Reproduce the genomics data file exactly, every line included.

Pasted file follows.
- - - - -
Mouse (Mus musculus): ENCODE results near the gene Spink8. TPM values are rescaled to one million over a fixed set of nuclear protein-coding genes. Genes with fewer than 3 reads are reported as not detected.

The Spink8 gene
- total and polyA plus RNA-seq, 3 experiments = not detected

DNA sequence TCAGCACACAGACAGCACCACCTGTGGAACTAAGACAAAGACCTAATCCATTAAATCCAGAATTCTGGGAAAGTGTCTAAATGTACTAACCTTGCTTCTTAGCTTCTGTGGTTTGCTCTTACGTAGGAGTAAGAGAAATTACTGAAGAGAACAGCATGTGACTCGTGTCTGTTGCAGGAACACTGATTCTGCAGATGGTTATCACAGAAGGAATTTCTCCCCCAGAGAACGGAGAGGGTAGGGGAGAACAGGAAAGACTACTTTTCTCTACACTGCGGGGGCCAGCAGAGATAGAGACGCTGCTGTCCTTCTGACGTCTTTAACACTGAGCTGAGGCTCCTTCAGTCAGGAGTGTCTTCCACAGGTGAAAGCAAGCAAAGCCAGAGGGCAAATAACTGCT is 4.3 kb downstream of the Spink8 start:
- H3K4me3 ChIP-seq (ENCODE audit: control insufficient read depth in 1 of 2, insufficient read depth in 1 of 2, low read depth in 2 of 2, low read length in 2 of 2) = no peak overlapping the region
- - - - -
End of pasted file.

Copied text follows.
Mouse (Mus musculus): ENCODE results near the gene Spink8. TPM values are rescaled to one million over a fixed set of nuclear protein-coding genes. Genes with fewer than 3 reads are reported as not detected.

The Spink8 gene
- total and polyA plus RNA-seq, 3 experiments = not detected

DNA sequence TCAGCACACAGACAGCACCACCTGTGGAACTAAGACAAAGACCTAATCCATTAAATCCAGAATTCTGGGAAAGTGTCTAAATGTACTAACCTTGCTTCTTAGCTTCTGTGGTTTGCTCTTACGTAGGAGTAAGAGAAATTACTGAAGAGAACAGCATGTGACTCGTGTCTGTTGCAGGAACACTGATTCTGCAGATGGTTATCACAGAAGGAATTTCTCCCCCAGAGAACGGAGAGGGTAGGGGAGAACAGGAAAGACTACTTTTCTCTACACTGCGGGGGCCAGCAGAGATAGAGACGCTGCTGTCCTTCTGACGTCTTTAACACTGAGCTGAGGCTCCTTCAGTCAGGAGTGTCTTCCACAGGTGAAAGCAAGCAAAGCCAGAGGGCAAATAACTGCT is 4.3 kb downstream of the Spink8 start:
- H3K4me3 ChIP-seq (ENCODE audit: control insufficient read depth in 1 of 2, insufficient read depth in 1 of 2, low read depth in 2 of 2, low read length in 2 of 2) = no peak overlapping the region